Colder-than-normal temperatures will dominate across the eastern half of the United States for the next three months, while the West can look forward to mostly warmer-than-normal conditions, according to forecasters at Weather Services International (WSI).

Widespread temperature changes could come before New Years, said WSI Chief Meteorologist Todd Crawford.

“The El Nino event flexed its muscle a bit in December, with a howling Pacific jet responsible for much needed rain in California and record warmth across parts of the northern U.S.,” Crawford said. “As we head towards the end of 2014, however, big changes are in store again as the cold air factory at the North Pole will turn its cannons back towards to North America again.

“There is some question about how long the cold pattern will last, since the sub-seasonal signals suggest a similar evolution to what we’ve seen in December, with very cold temperatures early followed by warmer temperatures later in the month. We expect the western U.S., after a cold start to the month, to become much warmer later in the month, with the eastern U.S. bearing the brunt of the cold for the remainder of the month.”

WSI expects colder-than-normal temperatures to be in place over the eastern United States in January, while the rest of the country will average warmer than normal.

“Natural gas prices could get a minor boost in January due to a shift to colder temperatures in the population-rich eastern half of the country,” said Energy Securities Analysis Inc.’s Chris Kostas, senior power and gas analyst. “With slightly colder-than-normal temperatures expected east of the Mississippi, natural gas prices in the Northeast will likely firm from December’s relatively subdued levels. Slightly firmer natural gas prices are also likely to be seen at Henry Hub, though with the gains seen in the Marcellus region and pipeline expansions that have occurred this year, the price effects of cold temperatures in the Northeast will be muted. Also helping to offset the price effects of slightly colder-than-normal temperatures in the East, will be the relatively warmer-than-normal temperatures that are expected in the West.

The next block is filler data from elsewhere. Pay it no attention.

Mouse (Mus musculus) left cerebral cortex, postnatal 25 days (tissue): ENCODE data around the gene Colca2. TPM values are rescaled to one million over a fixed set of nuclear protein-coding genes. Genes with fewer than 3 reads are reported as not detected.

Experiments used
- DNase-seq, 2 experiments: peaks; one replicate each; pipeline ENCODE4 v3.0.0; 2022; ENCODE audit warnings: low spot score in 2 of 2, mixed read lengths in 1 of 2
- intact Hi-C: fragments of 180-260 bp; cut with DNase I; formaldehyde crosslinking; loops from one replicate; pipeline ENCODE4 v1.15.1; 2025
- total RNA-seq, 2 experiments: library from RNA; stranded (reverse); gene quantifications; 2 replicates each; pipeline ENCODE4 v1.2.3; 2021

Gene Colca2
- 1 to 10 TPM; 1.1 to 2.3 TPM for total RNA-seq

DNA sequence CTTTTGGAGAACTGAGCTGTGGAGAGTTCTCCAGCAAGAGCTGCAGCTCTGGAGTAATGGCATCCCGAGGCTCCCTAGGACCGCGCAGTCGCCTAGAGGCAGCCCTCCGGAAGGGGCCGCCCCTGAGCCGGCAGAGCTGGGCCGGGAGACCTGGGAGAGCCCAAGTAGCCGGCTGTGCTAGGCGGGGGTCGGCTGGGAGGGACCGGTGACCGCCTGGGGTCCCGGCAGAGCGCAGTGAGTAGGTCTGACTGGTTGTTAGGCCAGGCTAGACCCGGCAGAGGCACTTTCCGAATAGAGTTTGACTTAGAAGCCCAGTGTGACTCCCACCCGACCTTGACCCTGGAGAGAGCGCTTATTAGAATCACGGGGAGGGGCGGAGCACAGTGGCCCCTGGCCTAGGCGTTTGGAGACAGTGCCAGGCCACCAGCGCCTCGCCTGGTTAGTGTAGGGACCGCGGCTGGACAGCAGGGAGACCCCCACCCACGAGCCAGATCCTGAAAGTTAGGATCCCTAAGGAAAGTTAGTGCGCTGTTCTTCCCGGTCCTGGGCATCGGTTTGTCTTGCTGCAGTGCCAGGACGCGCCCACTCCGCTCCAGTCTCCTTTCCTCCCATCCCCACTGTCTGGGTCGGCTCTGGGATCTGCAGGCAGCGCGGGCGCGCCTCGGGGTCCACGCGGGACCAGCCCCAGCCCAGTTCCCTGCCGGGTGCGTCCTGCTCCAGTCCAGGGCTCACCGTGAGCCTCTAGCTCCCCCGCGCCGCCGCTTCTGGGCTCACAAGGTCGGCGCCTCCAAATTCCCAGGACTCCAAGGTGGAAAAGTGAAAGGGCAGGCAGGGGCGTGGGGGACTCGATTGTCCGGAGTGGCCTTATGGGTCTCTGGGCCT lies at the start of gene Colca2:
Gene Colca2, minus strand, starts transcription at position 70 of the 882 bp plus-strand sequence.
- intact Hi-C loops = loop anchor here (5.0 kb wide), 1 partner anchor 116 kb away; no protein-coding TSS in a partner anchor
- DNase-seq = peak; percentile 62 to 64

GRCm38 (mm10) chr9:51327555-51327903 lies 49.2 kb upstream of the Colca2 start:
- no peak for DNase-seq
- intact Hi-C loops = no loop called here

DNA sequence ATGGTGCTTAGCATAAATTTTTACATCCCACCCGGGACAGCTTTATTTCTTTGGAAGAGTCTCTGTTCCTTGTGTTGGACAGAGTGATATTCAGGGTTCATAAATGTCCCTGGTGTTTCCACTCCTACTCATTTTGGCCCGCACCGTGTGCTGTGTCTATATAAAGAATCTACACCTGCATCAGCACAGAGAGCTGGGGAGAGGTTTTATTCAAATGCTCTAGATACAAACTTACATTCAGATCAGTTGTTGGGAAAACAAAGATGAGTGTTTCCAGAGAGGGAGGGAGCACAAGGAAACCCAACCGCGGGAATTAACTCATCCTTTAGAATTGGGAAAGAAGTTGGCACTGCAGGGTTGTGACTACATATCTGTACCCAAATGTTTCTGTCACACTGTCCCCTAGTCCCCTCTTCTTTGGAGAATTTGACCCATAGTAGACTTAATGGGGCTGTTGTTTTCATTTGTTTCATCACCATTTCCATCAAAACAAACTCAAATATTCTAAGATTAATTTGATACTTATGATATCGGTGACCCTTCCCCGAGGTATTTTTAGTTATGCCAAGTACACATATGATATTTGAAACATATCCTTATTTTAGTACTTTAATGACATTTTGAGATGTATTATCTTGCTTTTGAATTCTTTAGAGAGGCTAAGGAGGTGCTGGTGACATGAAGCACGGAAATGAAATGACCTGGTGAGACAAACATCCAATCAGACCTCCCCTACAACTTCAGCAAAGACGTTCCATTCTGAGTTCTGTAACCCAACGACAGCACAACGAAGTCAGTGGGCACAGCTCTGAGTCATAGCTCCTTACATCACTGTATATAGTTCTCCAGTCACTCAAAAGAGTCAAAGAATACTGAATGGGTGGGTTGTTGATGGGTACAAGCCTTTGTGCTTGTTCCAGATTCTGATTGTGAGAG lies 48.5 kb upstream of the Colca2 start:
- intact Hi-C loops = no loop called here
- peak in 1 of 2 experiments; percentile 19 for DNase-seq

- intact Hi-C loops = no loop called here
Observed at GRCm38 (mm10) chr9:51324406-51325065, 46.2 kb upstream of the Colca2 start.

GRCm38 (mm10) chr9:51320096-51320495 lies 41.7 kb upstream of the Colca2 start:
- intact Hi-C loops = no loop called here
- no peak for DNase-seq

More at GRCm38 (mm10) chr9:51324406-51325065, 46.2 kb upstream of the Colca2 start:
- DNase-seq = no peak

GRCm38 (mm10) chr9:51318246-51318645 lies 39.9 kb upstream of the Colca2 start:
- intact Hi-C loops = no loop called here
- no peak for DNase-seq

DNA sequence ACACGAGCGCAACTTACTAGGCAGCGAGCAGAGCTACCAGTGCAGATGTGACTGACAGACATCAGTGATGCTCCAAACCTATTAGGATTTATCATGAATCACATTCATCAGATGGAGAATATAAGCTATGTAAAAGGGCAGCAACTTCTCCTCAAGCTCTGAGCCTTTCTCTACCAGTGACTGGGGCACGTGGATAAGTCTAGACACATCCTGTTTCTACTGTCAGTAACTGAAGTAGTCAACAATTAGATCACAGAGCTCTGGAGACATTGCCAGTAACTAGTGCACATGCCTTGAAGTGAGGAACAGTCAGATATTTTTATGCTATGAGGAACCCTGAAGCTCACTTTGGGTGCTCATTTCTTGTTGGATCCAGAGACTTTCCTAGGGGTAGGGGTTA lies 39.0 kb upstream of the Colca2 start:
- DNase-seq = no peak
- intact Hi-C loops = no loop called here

“Although slightly colder-than-normal January temperatures are expected in many of the same regions that experienced frigid temperatures last January, production gains and pipeline expansions over the summer have improved supply availability and should prevent a recurrence of the volatile price behavior seen last year. While natural gas prices in New England are expected to be strong in January, a slightly larger winter reliability program this year will combine with much lower fuel oil prices to temper some of the region’s gas price volatility.”

By February, WSI forecasters expect the South Central area and the easternmost North Central area to join the East in the colder-than-normal column. “With much colder-than-normal temperatures expected over the East Coast, demand centers like New York City and pipeline-constrained regions like New England could see natural gas price strength in February,” Kostas said. “With WSI forecasts for colder-than-normal February temperatures over much of the eastern portion of the country, natural gas inventory withdrawals could be above average, which would also support prices.”

The Energy Information Administration on Wednesday reported a 49 Bcf natural gas storage withdrawal, about 11 Bcf less than analysts had been expecting (see related story). Inventories now stand at 3,246 Bcf and are 150 Bcf greater than last year and 169 Bcf below the five-year average.

WSI’s temperature forecast map is mostly unchanged for March, although the northern portion of the Northeast can expect to be warmer than normal heading into early Spring.

“Colder-than-normal temperatures in the Midwest and Gulf states should be offset by warmer-than-normal temperatures elsewhere to keep natural gas prices under wraps in March,” Kostas said. “Heating demand typically fades quickly during the second half of the month and should help to keep monthly average gas prices subdued in most regions. We expect daily Marcellus gas prices will turn negative by the end of the month at many Midwest delivery points even if monthly average temperatures are slightly colder than normal in the region.”

Most forecasters aren’t expecting conditions this winter to match the unusually cold stretches of 2013-2014 (see Daily GPI, Oct. 16). National Oceanic and Atmospheric Administration’s forecasters have said a repeat of last year’s extremely cold, snowy winter east of the Rockies isn’t likely. They expect below-average temperatures to dominate parts of the South Central and Southeast United States this winter, while above-average temperatures are most likely in New England, the West, Alaska and Hawaii.